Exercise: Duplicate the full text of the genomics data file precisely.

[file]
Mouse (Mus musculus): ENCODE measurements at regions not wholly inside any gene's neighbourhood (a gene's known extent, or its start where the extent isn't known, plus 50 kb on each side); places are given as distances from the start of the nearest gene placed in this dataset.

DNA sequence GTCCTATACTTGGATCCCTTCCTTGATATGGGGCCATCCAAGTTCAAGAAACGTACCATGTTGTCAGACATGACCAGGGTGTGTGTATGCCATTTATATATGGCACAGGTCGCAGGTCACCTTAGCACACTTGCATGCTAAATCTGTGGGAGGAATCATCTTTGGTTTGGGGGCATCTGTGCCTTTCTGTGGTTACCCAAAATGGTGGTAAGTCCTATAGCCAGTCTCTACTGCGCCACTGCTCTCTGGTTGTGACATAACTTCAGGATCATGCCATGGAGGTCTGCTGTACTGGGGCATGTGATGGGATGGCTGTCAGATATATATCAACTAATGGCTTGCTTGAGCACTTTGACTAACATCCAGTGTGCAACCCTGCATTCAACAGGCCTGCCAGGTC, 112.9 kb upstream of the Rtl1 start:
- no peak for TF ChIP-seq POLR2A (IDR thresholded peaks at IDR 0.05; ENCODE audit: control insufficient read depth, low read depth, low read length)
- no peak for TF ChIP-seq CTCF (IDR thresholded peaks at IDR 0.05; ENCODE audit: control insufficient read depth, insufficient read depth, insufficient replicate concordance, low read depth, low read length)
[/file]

Mouse (Mus musculus): ENCODE measurements at regions not wholly inside any gene's neighbourhood (a gene's known extent, or its start where the extent isn't known, plus 50 kb on each side); places are given as distances from the start of the nearest gene placed in this dataset.

DNA sequence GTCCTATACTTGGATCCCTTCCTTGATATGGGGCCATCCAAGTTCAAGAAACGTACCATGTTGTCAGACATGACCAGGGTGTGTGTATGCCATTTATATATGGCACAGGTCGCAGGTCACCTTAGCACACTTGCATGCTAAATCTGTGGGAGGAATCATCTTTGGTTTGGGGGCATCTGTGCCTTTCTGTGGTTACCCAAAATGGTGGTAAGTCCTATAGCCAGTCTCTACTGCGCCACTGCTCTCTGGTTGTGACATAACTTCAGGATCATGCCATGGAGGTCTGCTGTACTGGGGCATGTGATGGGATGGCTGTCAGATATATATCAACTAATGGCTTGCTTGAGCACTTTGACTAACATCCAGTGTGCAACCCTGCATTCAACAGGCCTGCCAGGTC, 112.9 kb upstream of the Rtl1 start:
- no peak for TF ChIP-seq POLR2A (IDR thresholded peaks at IDR 0.05; ENCODE audit: control insufficient read depth, low read depth, low read length)
- no peak for TF ChIP-seq CTCF (IDR thresholded peaks at IDR 0.05; ENCODE audit: control insufficient read depth, insufficient read depth, insufficient replicate concordance, low read depth, low read length)